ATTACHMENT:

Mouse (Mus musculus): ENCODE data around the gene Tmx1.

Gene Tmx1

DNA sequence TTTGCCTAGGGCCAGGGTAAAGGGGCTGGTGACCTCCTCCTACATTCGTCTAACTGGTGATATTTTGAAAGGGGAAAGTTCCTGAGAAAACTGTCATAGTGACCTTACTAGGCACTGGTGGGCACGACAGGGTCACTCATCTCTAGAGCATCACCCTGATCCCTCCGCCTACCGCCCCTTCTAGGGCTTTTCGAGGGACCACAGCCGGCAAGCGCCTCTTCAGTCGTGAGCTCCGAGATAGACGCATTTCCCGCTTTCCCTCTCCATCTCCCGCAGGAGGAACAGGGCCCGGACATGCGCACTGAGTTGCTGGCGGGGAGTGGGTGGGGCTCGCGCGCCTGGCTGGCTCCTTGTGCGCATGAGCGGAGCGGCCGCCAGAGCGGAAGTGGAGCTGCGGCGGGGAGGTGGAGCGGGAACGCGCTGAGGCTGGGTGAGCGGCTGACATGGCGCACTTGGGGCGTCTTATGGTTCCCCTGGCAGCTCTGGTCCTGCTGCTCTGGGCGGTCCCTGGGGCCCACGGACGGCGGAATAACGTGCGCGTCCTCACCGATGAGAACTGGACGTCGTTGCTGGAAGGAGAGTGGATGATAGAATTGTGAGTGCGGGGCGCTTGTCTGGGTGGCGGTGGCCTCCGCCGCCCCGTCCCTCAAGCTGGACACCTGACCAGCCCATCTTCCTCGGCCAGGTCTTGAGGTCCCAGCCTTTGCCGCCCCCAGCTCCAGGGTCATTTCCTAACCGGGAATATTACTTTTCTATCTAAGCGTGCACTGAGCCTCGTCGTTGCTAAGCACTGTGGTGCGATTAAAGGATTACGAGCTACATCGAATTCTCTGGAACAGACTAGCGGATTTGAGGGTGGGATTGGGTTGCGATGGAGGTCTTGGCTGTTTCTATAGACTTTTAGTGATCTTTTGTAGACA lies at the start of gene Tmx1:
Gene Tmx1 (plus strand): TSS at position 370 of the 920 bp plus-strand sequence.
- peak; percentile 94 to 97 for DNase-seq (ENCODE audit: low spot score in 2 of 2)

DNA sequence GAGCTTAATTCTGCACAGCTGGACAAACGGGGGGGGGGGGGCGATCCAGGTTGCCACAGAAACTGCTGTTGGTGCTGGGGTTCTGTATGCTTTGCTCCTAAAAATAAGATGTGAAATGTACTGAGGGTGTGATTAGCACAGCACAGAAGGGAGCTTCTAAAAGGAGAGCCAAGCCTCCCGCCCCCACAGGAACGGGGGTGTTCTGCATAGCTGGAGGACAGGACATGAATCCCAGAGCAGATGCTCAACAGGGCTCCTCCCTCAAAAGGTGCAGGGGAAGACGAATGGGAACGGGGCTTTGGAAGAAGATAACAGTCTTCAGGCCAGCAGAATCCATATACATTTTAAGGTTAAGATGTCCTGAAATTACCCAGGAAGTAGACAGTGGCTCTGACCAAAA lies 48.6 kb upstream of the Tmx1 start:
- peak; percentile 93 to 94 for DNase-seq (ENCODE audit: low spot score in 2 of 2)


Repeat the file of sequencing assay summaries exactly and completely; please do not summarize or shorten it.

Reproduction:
Mouse (Mus musculus): ENCODE data around the gene Tmx1.

Gene Tmx1

DNA sequence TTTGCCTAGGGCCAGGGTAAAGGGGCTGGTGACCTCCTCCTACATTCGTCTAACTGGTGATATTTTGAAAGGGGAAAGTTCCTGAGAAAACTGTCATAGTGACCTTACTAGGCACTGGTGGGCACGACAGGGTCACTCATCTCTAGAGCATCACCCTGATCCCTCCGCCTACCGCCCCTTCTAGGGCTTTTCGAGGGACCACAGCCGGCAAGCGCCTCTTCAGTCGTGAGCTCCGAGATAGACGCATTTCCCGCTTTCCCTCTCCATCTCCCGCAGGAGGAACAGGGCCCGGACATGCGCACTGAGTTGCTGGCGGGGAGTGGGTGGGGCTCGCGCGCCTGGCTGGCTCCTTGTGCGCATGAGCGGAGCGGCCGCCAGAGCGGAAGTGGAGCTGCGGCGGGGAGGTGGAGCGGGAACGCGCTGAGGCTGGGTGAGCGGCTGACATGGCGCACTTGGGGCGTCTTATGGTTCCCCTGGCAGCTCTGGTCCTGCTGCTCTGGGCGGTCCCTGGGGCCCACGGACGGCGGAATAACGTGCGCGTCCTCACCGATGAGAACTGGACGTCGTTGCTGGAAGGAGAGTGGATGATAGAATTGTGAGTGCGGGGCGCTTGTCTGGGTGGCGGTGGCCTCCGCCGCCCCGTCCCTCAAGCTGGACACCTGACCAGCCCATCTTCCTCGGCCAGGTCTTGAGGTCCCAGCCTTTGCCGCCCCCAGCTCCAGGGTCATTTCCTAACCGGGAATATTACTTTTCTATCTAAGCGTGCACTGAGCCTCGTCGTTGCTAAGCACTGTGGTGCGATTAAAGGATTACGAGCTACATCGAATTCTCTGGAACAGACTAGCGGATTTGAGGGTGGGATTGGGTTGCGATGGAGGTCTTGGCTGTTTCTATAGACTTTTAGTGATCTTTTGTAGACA lies at the start of gene Tmx1:
Gene Tmx1 (plus strand): TSS at position 370 of the 920 bp plus-strand sequence.
- peak; percentile 94 to 97 for DNase-seq (ENCODE audit: low spot score in 2 of 2)

DNA sequence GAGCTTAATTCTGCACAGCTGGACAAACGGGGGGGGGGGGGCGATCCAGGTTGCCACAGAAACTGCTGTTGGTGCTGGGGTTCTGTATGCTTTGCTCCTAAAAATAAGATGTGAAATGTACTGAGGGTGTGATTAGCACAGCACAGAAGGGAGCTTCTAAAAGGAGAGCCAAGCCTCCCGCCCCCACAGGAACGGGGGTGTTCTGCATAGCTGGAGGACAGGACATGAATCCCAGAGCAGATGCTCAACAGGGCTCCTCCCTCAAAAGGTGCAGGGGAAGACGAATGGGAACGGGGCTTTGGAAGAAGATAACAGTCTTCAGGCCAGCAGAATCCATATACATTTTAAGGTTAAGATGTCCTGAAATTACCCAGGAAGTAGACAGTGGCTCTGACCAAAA lies 48.6 kb upstream of the Tmx1 start:
- peak; percentile 93 to 94 for DNase-seq (ENCODE audit: low spot score in 2 of 2)